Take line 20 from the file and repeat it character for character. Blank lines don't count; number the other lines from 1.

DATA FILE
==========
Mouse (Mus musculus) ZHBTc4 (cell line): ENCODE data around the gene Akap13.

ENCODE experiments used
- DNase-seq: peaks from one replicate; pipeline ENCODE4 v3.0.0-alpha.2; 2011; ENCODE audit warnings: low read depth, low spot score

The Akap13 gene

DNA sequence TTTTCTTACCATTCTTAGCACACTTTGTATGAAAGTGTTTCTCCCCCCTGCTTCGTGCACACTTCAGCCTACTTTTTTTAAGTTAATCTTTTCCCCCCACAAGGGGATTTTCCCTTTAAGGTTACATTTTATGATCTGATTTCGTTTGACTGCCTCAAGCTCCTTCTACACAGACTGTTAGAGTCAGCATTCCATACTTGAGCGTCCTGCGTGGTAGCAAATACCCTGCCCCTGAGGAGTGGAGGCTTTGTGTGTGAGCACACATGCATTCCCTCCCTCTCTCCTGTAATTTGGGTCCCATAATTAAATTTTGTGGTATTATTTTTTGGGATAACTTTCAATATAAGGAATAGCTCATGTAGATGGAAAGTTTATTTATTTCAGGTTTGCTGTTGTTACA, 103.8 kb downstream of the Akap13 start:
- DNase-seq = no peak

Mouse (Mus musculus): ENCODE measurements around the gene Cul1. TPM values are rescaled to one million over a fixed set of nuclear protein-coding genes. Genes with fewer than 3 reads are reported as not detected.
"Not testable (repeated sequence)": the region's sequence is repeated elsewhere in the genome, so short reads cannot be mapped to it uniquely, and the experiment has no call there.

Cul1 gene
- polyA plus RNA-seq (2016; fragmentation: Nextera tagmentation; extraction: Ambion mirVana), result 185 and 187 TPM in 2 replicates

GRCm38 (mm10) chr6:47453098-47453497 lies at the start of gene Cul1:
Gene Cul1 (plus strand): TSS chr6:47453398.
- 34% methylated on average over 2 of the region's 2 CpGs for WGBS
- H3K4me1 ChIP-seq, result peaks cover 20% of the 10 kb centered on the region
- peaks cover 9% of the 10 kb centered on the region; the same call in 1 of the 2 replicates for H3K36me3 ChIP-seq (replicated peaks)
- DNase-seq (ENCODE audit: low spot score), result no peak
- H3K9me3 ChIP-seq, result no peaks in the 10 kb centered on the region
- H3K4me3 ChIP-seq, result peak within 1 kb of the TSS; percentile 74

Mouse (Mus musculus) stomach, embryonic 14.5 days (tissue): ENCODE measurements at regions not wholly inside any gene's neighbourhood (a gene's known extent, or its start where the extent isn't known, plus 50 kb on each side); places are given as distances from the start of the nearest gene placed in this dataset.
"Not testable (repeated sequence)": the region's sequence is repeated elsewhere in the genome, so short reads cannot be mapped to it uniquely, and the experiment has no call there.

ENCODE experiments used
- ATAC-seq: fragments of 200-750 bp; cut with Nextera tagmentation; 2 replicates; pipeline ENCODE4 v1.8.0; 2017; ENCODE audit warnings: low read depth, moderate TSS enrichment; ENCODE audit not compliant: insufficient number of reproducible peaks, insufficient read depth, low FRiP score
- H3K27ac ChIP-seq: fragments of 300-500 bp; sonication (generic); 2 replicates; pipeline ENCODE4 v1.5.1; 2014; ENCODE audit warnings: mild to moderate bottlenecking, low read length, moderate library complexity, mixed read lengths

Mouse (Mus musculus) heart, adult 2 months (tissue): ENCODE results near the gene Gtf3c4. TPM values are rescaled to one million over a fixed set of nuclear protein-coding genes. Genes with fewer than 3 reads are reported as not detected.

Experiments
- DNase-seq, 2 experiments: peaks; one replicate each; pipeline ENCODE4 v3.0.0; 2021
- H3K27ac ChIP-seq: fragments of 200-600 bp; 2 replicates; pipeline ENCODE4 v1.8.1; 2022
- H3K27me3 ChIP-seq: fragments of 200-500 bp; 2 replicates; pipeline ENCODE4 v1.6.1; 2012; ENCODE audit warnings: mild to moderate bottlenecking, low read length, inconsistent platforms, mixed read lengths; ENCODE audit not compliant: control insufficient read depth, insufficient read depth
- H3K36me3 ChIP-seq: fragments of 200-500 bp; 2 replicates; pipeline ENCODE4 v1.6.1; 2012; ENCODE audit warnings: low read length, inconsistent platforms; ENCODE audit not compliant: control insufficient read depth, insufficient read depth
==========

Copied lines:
"Not testable (repeated sequence)": the region's sequence is repeated elsewhere in the genome, so short reads cannot be mapped to it uniquely, and the experiment has no call there.